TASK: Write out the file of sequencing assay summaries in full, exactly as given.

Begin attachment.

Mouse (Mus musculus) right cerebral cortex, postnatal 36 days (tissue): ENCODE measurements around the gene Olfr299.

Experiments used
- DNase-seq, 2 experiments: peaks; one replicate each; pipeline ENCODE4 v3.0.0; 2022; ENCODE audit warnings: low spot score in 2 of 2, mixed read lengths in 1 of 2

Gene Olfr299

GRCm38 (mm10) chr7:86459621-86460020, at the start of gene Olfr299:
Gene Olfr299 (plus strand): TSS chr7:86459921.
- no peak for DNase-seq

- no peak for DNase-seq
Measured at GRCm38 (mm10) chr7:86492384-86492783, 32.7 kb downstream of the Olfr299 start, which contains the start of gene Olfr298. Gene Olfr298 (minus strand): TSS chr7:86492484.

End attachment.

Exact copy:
Mouse (Mus musculus) right cerebral cortex, postnatal 36 days (tissue): ENCODE measurements around the gene Olfr299.

Experiments used
- DNase-seq, 2 experiments: peaks; one replicate each; pipeline ENCODE4 v3.0.0; 2022; ENCODE audit warnings: low spot score in 2 of 2, mixed read lengths in 1 of 2

Gene Olfr299

GRCm38 (mm10) chr7:86459621-86460020, at the start of gene Olfr299:
Gene Olfr299 (plus strand): TSS chr7:86459921.
- no peak for DNase-seq

- no peak for DNase-seq
Measured at GRCm38 (mm10) chr7:86492384-86492783, 32.7 kb downstream of the Olfr299 start, which contains the start of gene Olfr298. Gene Olfr298 (minus strand): TSS chr7:86492484.